insomniaYou can also change your sleep environment and habits to achieve a better night’s sleep by following these simple steps:
  • Don’t bring work, devices or tv to bed. In fact, keep them out of your bedroom altogether.
  • Make the temperature of your room cool if possible.
  • Don’t have alcohol or any stimulants before bed. While alcohol may help you fall asleep faster, it will actually make you more restless during the night.
  • Make sure your mattress is comfortable, no more than 10 years old and a medium-firm mattress is best for sleep.
  • Try to create a regular sleep-wake cycle. Go to bed at around the same time each night and wake up at around the same time each morning.
  • Try not to nap during the day.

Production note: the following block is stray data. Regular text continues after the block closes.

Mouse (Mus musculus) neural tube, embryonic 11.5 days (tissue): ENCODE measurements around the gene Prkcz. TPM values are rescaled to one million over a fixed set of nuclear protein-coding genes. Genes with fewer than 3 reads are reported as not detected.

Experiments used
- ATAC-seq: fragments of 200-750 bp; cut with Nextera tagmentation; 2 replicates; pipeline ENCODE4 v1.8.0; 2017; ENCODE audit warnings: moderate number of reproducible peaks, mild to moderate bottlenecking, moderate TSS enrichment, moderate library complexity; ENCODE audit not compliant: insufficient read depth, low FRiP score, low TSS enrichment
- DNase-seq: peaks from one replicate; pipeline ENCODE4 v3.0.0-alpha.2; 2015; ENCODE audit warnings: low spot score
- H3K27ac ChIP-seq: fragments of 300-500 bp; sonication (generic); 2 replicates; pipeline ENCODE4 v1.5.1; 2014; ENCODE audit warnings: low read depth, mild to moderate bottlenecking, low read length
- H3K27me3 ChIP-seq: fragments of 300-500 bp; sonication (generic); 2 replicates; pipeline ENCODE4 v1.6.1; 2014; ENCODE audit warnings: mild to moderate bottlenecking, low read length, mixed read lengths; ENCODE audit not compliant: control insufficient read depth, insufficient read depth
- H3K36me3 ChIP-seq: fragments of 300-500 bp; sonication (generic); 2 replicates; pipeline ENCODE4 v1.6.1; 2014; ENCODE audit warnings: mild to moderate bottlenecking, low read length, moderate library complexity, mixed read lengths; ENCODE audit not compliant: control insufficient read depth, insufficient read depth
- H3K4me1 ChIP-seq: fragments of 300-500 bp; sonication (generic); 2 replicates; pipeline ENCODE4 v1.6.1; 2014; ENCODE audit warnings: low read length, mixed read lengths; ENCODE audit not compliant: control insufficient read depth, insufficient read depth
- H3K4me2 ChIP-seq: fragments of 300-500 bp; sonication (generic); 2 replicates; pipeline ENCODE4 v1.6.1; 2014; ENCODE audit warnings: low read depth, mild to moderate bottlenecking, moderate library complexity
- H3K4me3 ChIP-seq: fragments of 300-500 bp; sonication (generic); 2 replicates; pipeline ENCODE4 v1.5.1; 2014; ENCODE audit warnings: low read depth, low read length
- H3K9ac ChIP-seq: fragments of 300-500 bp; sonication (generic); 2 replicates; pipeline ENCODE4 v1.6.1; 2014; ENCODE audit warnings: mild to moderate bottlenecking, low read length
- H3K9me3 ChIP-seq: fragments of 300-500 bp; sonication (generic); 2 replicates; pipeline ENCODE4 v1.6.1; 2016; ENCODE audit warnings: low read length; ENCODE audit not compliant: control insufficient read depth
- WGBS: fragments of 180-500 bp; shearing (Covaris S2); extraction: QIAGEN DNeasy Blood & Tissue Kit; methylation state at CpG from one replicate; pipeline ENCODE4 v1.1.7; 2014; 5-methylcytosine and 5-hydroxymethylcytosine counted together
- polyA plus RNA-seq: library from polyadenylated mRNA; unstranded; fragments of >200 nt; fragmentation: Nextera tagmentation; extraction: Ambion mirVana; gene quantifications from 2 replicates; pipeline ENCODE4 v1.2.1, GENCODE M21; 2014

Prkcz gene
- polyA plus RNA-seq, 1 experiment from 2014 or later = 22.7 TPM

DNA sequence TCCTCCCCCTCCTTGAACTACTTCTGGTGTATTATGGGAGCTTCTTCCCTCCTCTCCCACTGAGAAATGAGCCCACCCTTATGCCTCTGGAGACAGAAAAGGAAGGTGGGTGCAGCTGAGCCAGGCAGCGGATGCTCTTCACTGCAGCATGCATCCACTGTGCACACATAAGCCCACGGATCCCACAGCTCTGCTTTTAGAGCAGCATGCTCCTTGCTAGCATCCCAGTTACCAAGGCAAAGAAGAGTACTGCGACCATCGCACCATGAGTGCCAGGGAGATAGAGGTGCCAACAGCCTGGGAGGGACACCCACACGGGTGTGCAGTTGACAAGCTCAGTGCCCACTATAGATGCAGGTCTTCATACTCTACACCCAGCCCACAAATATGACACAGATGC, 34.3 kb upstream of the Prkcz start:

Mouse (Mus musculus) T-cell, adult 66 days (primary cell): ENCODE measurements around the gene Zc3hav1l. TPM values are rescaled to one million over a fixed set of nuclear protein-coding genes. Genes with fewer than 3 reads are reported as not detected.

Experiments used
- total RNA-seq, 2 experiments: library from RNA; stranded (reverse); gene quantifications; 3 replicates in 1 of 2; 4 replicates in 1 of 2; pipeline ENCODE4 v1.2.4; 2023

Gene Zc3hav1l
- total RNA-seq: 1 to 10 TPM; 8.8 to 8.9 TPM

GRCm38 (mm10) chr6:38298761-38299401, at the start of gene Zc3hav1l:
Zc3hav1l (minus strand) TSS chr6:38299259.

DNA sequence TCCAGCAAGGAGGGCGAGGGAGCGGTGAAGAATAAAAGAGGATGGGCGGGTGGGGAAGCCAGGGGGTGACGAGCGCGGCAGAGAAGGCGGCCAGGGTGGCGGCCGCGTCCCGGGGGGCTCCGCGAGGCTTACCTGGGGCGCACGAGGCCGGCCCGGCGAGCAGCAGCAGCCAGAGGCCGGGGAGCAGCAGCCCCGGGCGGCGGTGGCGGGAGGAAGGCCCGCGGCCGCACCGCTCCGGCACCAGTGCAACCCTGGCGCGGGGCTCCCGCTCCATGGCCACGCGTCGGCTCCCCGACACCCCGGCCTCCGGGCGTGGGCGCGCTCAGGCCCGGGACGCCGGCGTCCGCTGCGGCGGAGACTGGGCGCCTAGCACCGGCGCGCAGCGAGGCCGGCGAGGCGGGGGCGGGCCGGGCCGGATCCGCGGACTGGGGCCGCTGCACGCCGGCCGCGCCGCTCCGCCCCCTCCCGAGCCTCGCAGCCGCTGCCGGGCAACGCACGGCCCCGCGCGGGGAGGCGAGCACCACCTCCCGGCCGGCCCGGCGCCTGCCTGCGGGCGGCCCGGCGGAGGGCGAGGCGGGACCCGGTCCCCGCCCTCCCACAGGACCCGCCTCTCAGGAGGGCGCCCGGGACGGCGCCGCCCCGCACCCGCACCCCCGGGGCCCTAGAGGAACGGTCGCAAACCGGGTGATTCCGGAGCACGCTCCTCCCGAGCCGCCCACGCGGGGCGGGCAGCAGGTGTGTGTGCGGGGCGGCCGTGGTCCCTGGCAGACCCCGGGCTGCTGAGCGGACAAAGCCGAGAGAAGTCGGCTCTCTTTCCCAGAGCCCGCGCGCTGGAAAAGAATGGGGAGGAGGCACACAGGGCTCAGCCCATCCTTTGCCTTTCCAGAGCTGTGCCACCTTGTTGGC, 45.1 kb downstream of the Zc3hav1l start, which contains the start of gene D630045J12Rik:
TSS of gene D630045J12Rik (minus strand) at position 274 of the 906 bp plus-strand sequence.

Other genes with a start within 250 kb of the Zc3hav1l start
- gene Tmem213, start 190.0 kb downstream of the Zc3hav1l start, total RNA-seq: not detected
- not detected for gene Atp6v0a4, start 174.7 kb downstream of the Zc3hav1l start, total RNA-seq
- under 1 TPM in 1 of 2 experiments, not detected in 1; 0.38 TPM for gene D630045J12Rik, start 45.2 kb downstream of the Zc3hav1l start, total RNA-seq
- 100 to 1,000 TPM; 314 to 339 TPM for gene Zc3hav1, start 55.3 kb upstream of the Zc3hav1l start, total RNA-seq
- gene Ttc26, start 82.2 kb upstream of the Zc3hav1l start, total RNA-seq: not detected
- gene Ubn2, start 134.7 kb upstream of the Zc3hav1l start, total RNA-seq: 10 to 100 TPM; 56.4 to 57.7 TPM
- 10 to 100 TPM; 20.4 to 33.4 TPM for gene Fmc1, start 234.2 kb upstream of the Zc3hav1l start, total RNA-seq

• Get regular exercise. Even a 20-minute walk can make a difference.
  • If you’re lying in bed unable to sleep, get up and leave the bedroom after 20 minutes so you only associate your bed with sleep.
  • Eat light meals in the evening. Similar to alcohol, heavy meals can cause restlessness at night.

What If Nothing Works For Your Insomnia?

If you’ve tried the steps above and you’re still having trouble sleeping it’s time to visit your doctor. The duration of insomnia is important in making a diagnosis. Not being able to sleep at night for a short period of time due to anxiety, stress, emotions or depression is common however the medical profession considers insomnia chronic if it occurs at least three nights per week for three months or longer.

Chronic insomnia can contribute to serious health problems so it’s important to get treatment if your insomnia is chronic.

Treatment for Chronic Insomnia Can Be Non-Medical or Medical